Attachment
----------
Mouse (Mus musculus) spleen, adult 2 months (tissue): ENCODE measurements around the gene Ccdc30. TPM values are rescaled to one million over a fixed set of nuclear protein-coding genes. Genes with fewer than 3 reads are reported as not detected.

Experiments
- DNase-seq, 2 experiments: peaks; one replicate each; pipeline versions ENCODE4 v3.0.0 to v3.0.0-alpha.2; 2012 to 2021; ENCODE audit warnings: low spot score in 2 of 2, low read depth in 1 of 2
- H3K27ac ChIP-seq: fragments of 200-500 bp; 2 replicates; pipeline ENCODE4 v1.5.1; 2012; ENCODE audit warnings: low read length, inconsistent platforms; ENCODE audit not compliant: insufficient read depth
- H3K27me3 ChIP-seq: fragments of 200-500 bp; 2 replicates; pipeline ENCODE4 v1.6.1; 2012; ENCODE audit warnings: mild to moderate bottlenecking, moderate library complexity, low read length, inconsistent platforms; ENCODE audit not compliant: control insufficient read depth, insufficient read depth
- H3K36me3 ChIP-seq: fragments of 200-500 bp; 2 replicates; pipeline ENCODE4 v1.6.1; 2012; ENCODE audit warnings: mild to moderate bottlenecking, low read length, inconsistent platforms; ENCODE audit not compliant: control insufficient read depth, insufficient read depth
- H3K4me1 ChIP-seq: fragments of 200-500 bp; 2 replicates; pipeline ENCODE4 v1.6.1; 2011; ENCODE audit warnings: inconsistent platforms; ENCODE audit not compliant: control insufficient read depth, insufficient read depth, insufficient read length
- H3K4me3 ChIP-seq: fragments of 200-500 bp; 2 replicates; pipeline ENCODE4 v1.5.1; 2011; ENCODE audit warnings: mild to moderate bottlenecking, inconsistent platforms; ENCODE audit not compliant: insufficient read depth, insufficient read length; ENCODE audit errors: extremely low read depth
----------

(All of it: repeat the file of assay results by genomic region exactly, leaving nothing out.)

Mouse (Mus musculus) spleen, adult 2 months (tissue): ENCODE measurements around the gene Ccdc30. TPM values are rescaled to one million over a fixed set of nuclear protein-coding genes. Genes with fewer than 3 reads are reported as not detected.

Experiments
- DNase-seq, 2 experiments: peaks; one replicate each; pipeline versions ENCODE4 v3.0.0 to v3.0.0-alpha.2; 2012 to 2021; ENCODE audit warnings: low spot score in 2 of 2, low read depth in 1 of 2
- H3K27ac ChIP-seq: fragments of 200-500 bp; 2 replicates; pipeline ENCODE4 v1.5.1; 2012; ENCODE audit warnings: low read length, inconsistent platforms; ENCODE audit not compliant: insufficient read depth
- H3K27me3 ChIP-seq: fragments of 200-500 bp; 2 replicates; pipeline ENCODE4 v1.6.1; 2012; ENCODE audit warnings: mild to moderate bottlenecking, moderate library complexity, low read length, inconsistent platforms; ENCODE audit not compliant: control insufficient read depth, insufficient read depth
- H3K36me3 ChIP-seq: fragments of 200-500 bp; 2 replicates; pipeline ENCODE4 v1.6.1; 2012; ENCODE audit warnings: mild to moderate bottlenecking, low read length, inconsistent platforms; ENCODE audit not compliant: control insufficient read depth, insufficient read depth
- H3K4me1 ChIP-seq: fragments of 200-500 bp; 2 replicates; pipeline ENCODE4 v1.6.1; 2011; ENCODE audit warnings: inconsistent platforms; ENCODE audit not compliant: control insufficient read depth, insufficient read depth, insufficient read length
- H3K4me3 ChIP-seq: fragments of 200-500 bp; 2 replicates; pipeline ENCODE4 v1.5.1; 2011; ENCODE audit warnings: mild to moderate bottlenecking, inconsistent platforms; ENCODE audit not compliant: insufficient read depth, insufficient read length; ENCODE audit errors: extremely low read depth